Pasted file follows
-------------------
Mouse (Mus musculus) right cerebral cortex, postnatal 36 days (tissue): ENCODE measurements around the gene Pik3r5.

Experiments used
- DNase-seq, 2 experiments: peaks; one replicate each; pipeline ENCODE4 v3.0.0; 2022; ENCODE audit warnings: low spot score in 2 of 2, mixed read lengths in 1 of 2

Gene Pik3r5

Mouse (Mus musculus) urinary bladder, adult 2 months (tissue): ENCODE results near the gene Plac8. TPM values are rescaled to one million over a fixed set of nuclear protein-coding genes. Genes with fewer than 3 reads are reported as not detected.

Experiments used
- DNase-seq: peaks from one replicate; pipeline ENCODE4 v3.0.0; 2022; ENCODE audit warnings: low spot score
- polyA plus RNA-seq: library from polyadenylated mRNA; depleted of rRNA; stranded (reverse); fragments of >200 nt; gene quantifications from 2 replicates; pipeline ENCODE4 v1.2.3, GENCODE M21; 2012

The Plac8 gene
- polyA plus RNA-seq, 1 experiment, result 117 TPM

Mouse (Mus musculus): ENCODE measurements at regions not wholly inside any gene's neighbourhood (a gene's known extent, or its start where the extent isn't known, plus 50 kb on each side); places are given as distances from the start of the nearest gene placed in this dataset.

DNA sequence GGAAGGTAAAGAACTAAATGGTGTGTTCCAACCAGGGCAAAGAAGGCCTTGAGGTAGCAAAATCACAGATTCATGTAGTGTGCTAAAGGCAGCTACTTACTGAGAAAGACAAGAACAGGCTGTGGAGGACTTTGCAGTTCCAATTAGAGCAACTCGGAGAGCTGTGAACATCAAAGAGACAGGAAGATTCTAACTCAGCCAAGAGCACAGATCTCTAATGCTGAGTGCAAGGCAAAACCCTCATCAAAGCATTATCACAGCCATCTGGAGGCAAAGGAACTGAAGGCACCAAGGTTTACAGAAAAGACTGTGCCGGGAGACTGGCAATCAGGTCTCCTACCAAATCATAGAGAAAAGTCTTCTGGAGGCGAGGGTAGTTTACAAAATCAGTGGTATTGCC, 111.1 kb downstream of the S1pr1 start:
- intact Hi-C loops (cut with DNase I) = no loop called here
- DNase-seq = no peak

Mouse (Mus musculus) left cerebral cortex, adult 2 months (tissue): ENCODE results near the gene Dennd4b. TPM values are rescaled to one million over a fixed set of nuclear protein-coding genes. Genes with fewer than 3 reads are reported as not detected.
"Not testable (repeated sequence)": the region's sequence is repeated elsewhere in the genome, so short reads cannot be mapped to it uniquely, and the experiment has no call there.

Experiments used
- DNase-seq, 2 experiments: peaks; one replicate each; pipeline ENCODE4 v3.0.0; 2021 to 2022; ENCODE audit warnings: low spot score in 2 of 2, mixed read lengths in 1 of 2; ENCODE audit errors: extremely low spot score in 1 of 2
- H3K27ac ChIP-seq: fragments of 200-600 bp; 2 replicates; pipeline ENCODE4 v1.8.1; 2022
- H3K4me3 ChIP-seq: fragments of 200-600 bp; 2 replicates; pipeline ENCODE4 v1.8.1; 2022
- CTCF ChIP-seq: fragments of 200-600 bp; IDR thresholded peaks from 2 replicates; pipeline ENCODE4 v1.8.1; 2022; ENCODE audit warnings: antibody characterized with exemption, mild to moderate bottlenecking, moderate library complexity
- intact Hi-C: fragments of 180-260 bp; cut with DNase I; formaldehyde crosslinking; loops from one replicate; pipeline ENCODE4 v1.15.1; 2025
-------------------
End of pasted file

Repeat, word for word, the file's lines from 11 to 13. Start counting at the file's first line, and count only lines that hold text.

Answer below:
Mouse (Mus musculus): ENCODE measurements at regions not wholly inside any gene's neighbourhood (a gene's known extent, or its start where the extent isn't known, plus 50 kb on each side); places are given as distances from the start of the nearest gene placed in this dataset.

DNA sequence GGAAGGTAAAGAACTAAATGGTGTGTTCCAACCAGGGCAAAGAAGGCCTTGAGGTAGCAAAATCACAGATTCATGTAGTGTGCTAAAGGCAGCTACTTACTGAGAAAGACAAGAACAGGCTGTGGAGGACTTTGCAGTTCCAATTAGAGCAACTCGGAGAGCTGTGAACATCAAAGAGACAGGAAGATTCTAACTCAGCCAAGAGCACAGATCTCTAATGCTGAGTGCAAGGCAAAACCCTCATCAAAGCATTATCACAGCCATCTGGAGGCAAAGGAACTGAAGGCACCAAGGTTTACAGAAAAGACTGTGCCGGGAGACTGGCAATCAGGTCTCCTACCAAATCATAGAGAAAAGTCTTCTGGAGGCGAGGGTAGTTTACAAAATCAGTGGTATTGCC, 111.1 kb downstream of the S1pr1 start:
- intact Hi-C loops (cut with DNase I) = no loop called here